And Surya says. "In other sports they don't care how you run. You're faster, and that's it. It's not about your dress."
The Bonalys, rather than being idiots or ogres, seem like people who tasted public life and the subjectivity and politics of their sport. Then they recoiled, retreated, withdrew—into insolence. Into stubbornness To their hideaway in the Alps.
At times the Bonalys' tone is confessional. They admit mistakes but not regrets. Surya says, ' "Maybe it is better to have things this way. It makes us strong."
Of their public image, Suzanne says, ""When somebody is different, people like to talk about them. But we are just simple people. Very shy, very private. Some like to go to the reception, and some like to go into the forest. But if we have a choice, we prefer to walk in the forest. Skating is not often a nice place. But this is life."
"So we must adapt," Suzanne says.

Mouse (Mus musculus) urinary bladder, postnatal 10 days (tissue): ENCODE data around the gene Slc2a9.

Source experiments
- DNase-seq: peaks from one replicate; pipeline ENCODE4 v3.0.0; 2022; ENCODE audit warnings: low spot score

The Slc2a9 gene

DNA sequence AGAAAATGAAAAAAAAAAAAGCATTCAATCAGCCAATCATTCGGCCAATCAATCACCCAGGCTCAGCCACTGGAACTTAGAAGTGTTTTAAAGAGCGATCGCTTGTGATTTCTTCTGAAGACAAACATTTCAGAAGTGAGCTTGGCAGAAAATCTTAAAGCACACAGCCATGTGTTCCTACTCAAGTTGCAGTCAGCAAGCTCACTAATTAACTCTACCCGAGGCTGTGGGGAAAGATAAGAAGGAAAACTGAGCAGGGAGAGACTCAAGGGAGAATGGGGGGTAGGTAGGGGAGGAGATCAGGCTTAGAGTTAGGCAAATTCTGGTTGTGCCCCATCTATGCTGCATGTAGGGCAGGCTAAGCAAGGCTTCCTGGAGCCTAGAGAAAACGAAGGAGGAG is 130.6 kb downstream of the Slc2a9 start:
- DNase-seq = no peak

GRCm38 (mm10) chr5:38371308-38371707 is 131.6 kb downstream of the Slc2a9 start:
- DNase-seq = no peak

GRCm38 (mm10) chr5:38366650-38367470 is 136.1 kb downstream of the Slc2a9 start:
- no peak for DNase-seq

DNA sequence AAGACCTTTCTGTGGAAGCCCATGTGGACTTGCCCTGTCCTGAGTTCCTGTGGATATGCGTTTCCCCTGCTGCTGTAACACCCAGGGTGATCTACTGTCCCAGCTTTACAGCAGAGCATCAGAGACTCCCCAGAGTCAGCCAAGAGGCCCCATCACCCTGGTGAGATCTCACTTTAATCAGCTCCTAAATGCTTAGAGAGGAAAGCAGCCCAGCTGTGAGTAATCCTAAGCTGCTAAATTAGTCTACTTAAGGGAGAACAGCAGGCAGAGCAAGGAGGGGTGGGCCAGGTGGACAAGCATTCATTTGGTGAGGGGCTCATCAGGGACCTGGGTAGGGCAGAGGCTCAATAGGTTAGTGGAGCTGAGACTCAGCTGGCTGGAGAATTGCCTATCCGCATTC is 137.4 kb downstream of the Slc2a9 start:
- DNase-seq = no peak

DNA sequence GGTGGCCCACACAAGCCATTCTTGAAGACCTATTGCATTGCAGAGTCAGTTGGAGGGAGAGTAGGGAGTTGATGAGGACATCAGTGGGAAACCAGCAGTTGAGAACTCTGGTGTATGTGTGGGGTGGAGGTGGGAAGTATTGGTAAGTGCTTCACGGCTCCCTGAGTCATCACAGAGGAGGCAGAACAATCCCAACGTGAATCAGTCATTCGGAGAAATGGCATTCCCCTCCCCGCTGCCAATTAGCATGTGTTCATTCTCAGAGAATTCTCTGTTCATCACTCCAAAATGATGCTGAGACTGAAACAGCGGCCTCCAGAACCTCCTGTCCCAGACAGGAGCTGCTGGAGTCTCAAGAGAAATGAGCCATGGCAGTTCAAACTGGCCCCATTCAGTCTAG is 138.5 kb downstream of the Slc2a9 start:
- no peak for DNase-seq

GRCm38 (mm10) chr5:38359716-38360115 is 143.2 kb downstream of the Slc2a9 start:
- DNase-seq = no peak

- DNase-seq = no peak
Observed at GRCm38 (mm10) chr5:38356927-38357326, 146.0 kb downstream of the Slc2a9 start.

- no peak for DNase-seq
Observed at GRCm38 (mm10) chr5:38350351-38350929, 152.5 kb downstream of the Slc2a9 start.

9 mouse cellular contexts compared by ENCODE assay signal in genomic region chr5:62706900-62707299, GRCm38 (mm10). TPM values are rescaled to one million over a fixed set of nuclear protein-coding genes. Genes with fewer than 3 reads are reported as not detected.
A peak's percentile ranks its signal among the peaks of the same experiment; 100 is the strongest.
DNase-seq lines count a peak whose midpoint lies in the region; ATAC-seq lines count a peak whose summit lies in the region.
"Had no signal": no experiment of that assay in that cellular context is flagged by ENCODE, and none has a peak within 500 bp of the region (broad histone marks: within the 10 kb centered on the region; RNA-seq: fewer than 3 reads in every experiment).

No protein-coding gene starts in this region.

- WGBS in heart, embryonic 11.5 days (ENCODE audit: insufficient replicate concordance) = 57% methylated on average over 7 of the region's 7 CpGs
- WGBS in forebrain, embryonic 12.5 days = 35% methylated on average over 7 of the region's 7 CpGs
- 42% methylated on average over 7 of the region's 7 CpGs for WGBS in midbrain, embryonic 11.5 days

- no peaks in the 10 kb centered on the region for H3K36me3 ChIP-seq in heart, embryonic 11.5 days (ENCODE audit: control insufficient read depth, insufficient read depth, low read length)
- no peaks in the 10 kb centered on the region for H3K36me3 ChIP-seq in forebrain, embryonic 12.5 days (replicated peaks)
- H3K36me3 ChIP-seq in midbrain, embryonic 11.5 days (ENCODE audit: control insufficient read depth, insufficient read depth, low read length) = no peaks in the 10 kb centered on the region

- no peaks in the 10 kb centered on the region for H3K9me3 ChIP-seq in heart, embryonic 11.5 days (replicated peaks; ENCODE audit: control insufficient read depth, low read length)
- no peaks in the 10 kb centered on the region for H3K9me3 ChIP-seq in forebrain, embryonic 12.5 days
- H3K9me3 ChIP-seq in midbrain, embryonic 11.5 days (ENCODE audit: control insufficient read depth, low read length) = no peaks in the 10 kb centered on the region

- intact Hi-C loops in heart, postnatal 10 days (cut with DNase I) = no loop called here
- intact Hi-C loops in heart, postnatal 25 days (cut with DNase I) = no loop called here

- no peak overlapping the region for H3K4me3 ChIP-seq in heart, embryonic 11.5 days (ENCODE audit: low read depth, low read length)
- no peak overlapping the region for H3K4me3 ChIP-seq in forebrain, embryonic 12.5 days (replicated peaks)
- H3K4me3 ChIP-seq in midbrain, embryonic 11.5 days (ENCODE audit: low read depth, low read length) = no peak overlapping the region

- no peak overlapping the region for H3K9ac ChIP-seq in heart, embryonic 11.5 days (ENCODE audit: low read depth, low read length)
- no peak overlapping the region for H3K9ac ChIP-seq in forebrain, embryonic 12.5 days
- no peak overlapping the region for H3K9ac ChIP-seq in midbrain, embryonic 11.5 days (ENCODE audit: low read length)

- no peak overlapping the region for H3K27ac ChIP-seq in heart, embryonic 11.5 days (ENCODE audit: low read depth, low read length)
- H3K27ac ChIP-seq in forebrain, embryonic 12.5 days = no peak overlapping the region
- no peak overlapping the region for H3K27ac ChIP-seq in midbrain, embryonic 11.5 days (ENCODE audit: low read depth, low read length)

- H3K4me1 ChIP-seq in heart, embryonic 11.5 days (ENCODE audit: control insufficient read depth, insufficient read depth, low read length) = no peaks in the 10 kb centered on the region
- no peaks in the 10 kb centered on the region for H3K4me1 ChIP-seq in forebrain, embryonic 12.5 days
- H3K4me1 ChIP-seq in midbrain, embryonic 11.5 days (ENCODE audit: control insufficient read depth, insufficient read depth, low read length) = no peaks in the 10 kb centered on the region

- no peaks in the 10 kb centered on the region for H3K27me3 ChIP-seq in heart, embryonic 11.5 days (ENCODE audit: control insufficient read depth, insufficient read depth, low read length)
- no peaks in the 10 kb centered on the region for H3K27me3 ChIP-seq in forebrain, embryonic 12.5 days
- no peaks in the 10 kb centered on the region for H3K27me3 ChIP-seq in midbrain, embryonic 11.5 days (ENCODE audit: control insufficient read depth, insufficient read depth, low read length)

"In the mind you stay the same," says Surya. ' "But you change the appearance. The outside."
Then, though you might prefer the forest, you and your mother attend the French federation's reception following the European championships, smiling self-consciously when the champagne corks stop popping and the waiters carrying hors d'oeuvres trays pause, and the crowd—recognizing that you've arrived—begins to clap and backpedal until a horseshoe of empty space is left for you, the champion, to glide into and fill.
Smiles hang on everyone's face. All the knives are sheathed. And it is no surprise—no surprise at all, really—that Didier Gailhaguet is among the first to step forward and take Surya Bonaly's hand and kiss her once on the cheek.